If you regularly use SAS Customer Intelligence Studio (SAS CIS), you will see that some of the data items in your information map can be selected from a drop-down list and others can’t. For example, Gender is a good example of when you see a list and Address is one for which you never see a list.
This list is what we call Customer Intelligence Metadata (not to be confused with Metadata Servers or SAS Metadata Repository.)
SAS CIS has this metadata functionality for two reasons:
1 – To make it quicker and more accurate for you to select fields. Wouldn’t you agree it is easier to select the word FEMALE from a drop down list than to have to type it in all the time?
2 – To help you approximate how many items fit in certain groups, which may help you make better selections when designing your campaigns.
For example, when you have metadata set on Gender, you may see something like the screenshot below, an approximate count and percentage of how many subjects (Customers) fall into each category. This can help you verify that the counts you are expecting are valid.
Metadata Generation is the SAS process that updates the tables that store this CI Metadata. You decide how often you run this process, which is purely for usability. When the campaign/nodes are run, the actual database is accessed to get the counts, so there’s no need to update every time the database is refreshed.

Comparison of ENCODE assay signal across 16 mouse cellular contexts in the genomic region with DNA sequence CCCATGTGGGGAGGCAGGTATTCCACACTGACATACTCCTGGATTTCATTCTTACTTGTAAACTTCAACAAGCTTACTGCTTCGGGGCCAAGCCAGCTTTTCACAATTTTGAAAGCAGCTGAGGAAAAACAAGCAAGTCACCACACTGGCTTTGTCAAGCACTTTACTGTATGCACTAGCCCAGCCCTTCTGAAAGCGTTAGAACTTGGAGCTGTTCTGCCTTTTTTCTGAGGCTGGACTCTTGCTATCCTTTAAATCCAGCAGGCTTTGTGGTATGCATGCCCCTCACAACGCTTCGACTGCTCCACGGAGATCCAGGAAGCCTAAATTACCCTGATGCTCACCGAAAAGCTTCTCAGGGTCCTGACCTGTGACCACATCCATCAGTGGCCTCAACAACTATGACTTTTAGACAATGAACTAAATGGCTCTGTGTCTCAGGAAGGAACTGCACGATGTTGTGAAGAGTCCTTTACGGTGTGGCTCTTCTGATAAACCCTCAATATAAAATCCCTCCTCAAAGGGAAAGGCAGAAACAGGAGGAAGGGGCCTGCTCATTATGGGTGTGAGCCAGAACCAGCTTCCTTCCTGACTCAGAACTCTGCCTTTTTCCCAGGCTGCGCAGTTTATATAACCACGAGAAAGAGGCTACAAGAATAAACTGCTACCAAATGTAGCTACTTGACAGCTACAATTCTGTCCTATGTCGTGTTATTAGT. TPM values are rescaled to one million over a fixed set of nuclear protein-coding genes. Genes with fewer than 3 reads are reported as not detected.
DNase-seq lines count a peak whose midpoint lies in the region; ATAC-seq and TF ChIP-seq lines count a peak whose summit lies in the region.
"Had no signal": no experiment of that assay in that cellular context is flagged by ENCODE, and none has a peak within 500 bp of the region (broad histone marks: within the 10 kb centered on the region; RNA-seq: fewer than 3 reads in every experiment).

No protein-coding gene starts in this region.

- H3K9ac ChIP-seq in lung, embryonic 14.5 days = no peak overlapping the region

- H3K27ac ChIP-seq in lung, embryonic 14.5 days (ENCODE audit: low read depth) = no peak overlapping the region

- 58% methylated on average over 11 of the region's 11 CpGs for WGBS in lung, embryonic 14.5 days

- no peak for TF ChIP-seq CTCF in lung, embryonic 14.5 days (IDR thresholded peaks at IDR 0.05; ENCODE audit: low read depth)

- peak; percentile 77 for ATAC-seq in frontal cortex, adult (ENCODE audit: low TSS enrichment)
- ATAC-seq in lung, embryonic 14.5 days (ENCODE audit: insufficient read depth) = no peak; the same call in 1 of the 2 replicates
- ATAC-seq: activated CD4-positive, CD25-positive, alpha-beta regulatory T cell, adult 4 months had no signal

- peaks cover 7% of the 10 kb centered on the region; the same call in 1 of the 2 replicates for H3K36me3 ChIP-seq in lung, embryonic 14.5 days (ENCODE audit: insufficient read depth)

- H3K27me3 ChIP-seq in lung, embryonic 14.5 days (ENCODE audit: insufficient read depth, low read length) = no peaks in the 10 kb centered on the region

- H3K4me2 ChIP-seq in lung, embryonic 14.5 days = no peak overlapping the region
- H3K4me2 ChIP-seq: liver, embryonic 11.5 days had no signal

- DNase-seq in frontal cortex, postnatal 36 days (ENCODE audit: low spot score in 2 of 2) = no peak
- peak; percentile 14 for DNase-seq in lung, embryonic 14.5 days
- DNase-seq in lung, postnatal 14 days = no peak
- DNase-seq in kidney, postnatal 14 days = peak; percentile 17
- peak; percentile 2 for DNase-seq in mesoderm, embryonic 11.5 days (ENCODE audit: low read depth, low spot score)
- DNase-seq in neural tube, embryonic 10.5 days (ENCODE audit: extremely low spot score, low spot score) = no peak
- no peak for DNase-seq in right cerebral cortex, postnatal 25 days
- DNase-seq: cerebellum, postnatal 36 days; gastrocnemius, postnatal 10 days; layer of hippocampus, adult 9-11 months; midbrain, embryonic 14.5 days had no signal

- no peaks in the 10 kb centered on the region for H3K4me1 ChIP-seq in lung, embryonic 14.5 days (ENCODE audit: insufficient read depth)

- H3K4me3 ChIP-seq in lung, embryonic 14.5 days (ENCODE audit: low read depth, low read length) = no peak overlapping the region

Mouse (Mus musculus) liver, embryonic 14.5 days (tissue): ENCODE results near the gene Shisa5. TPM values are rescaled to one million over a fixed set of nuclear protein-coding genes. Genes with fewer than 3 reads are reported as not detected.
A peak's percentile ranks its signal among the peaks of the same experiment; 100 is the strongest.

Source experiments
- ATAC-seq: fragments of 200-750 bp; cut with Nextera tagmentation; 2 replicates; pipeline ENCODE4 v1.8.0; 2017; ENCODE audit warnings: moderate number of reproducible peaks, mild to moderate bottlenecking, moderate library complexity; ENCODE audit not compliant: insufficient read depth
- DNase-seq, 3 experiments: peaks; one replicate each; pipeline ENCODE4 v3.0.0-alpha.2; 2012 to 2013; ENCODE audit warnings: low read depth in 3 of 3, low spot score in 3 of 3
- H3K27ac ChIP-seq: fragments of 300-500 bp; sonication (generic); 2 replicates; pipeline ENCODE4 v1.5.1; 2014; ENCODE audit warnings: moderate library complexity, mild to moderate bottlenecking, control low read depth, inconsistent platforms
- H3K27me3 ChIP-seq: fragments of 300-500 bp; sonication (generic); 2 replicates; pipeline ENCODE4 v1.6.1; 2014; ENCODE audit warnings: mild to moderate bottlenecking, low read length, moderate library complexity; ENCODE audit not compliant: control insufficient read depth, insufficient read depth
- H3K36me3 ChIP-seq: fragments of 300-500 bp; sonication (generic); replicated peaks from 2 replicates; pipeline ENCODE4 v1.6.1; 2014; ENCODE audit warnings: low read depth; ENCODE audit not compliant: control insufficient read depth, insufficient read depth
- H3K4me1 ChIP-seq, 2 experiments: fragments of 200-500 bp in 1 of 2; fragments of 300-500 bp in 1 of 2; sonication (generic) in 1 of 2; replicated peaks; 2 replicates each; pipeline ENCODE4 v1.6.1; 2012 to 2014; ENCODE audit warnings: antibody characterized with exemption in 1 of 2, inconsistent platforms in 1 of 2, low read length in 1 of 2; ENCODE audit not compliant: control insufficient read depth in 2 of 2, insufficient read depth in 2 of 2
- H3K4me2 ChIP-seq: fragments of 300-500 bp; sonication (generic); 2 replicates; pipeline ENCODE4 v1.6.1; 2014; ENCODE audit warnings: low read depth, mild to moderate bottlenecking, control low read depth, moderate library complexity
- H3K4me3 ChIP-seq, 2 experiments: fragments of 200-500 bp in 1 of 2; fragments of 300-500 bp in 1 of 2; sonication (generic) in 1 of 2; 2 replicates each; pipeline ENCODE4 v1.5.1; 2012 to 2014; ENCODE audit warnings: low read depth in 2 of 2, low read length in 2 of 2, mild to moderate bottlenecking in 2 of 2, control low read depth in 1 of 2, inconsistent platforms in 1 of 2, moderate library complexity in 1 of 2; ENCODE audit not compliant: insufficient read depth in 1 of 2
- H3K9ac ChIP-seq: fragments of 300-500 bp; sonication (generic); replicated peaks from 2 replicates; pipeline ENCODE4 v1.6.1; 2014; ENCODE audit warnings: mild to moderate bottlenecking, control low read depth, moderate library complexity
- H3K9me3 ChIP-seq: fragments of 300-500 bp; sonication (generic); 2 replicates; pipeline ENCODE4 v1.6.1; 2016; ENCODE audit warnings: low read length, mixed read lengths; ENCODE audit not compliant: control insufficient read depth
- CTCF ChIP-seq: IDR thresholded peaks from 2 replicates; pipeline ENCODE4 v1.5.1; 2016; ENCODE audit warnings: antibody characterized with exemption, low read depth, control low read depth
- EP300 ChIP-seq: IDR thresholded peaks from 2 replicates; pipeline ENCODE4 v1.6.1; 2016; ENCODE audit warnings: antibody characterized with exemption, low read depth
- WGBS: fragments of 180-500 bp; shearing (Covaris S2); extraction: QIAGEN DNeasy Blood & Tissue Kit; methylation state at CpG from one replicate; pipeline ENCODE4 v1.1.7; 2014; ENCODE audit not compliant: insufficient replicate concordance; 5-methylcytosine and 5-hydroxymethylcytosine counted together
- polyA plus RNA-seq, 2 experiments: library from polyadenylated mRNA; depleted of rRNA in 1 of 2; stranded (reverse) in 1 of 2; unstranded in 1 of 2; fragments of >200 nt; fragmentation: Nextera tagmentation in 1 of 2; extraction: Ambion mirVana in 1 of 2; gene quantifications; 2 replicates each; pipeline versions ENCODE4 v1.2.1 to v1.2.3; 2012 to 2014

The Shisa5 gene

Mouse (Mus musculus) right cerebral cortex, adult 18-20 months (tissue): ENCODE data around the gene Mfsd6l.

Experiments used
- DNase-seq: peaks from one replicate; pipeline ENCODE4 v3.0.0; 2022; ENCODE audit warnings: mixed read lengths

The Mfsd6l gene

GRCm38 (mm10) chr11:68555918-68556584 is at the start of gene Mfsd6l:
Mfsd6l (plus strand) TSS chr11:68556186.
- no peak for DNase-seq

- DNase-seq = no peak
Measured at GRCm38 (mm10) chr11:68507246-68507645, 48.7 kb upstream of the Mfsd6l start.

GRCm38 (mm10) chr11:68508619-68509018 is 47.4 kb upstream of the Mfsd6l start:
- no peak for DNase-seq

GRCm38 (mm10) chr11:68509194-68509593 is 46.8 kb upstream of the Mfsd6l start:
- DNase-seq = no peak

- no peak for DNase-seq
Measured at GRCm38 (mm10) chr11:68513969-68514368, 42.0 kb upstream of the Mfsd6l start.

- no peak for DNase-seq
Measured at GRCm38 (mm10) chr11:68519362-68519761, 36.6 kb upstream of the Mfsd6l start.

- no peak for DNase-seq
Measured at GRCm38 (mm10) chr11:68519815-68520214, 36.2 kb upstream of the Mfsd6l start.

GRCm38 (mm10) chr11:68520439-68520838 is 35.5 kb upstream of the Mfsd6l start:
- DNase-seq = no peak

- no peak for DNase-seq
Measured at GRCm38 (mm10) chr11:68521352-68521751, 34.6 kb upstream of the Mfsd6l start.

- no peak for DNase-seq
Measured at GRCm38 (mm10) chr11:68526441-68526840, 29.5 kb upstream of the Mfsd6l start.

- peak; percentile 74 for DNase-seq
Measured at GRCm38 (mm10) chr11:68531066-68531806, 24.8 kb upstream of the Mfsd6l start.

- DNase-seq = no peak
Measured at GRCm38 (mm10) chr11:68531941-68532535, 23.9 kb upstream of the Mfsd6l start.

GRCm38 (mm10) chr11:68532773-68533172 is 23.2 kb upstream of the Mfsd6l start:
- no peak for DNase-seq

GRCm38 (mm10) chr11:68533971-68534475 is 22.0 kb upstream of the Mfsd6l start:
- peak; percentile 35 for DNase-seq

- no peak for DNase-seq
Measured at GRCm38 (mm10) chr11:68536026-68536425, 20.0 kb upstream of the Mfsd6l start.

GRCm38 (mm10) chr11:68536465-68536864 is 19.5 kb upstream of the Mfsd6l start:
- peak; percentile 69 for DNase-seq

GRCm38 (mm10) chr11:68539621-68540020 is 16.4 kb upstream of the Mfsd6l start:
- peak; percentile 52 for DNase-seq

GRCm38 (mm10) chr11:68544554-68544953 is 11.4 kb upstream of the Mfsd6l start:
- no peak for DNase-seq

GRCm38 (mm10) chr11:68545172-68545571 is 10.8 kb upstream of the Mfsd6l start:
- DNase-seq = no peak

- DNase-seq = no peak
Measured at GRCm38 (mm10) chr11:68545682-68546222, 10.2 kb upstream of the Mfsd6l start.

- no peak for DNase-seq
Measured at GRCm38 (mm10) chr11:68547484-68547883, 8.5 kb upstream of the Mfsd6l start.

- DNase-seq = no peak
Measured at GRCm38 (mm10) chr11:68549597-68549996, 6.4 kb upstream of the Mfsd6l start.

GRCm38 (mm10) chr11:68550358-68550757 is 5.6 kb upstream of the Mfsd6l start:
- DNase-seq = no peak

Metadata exists to give the campaign builder an estimate of the data behind the scenes. While it doesn’t have to be 100% accurate, it can be if the data is refreshed daily and you generate metadata daily. Is that necessary? If the system can go a week and still be usable from a campaign-building perspective, then don’t create extra work for yourself. Just update it weekly.
Bottom line: Don’t worry the next time you run a count on the number of females you have and the count you get in the node differs from the count in the properties of the node. This is normal. It probably just means your data has been refreshed and the metadata generation process hasn’t yet been updated!
Top Tip: When you think about fields on which you want to generate metadata, only use data items with a small number of unique values.
Examples of fields that are great for metadata include:
STATE – as in Texas, Florida etc
TITLE – Mr, Mrs, etc
STATUS – Married, Single etc
Never use these fields: